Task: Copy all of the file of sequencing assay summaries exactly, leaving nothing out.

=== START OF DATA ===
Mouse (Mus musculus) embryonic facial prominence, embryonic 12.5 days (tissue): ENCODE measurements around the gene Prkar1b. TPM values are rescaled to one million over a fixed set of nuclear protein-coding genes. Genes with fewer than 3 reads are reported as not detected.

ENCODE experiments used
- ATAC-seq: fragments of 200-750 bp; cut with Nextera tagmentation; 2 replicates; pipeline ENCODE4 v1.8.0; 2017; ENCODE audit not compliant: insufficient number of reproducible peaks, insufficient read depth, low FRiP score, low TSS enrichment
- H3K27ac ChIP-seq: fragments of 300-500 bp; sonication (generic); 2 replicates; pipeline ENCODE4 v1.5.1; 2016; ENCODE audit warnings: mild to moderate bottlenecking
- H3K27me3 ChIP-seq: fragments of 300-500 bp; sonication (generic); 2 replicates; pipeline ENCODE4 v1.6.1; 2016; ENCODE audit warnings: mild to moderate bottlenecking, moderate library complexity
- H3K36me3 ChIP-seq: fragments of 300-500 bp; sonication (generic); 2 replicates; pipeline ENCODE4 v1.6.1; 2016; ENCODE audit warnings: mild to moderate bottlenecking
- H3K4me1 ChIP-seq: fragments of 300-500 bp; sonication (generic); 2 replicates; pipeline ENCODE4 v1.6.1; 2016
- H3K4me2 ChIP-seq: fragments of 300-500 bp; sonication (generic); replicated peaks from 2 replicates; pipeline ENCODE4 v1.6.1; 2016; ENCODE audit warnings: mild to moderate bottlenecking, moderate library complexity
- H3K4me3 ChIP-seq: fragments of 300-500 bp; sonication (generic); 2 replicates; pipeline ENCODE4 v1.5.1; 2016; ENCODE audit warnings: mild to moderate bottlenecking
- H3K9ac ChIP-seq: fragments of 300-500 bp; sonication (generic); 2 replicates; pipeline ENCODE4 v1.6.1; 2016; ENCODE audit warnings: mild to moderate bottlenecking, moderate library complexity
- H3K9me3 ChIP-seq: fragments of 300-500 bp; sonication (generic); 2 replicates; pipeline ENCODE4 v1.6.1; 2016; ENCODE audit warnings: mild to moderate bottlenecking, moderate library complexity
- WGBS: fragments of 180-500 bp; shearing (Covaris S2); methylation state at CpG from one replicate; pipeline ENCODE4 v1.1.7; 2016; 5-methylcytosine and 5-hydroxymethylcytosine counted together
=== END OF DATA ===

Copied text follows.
Mouse (Mus musculus) embryonic facial prominence, embryonic 12.5 days (tissue): ENCODE measurements around the gene Prkar1b. TPM values are rescaled to one million over a fixed set of nuclear protein-coding genes. Genes with fewer than 3 reads are reported as not detected.

ENCODE experiments used
- ATAC-seq: fragments of 200-750 bp; cut with Nextera tagmentation; 2 replicates; pipeline ENCODE4 v1.8.0; 2017; ENCODE audit not compliant: insufficient number of reproducible peaks, insufficient read depth, low FRiP score, low TSS enrichment
- H3K27ac ChIP-seq: fragments of 300-500 bp; sonication (generic); 2 replicates; pipeline ENCODE4 v1.5.1; 2016; ENCODE audit warnings: mild to moderate bottlenecking
- H3K27me3 ChIP-seq: fragments of 300-500 bp; sonication (generic); 2 replicates; pipeline ENCODE4 v1.6.1; 2016; ENCODE audit warnings: mild to moderate bottlenecking, moderate library complexity
- H3K36me3 ChIP-seq: fragments of 300-500 bp; sonication (generic); 2 replicates; pipeline ENCODE4 v1.6.1; 2016; ENCODE audit warnings: mild to moderate bottlenecking
- H3K4me1 ChIP-seq: fragments of 300-500 bp; sonication (generic); 2 replicates; pipeline ENCODE4 v1.6.1; 2016
- H3K4me2 ChIP-seq: fragments of 300-500 bp; sonication (generic); replicated peaks from 2 replicates; pipeline ENCODE4 v1.6.1; 2016; ENCODE audit warnings: mild to moderate bottlenecking, moderate library complexity
- H3K4me3 ChIP-seq: fragments of 300-500 bp; sonication (generic); 2 replicates; pipeline ENCODE4 v1.5.1; 2016; ENCODE audit warnings: mild to moderate bottlenecking
- H3K9ac ChIP-seq: fragments of 300-500 bp; sonication (generic); 2 replicates; pipeline ENCODE4 v1.6.1; 2016; ENCODE audit warnings: mild to moderate bottlenecking, moderate library complexity
- H3K9me3 ChIP-seq: fragments of 300-500 bp; sonication (generic); 2 replicates; pipeline ENCODE4 v1.6.1; 2016; ENCODE audit warnings: mild to moderate bottlenecking, moderate library complexity
- WGBS: fragments of 180-500 bp; shearing (Covaris S2); methylation state at CpG from one replicate; pipeline ENCODE4 v1.1.7; 2016; 5-methylcytosine and 5-hydroxymethylcytosine counted together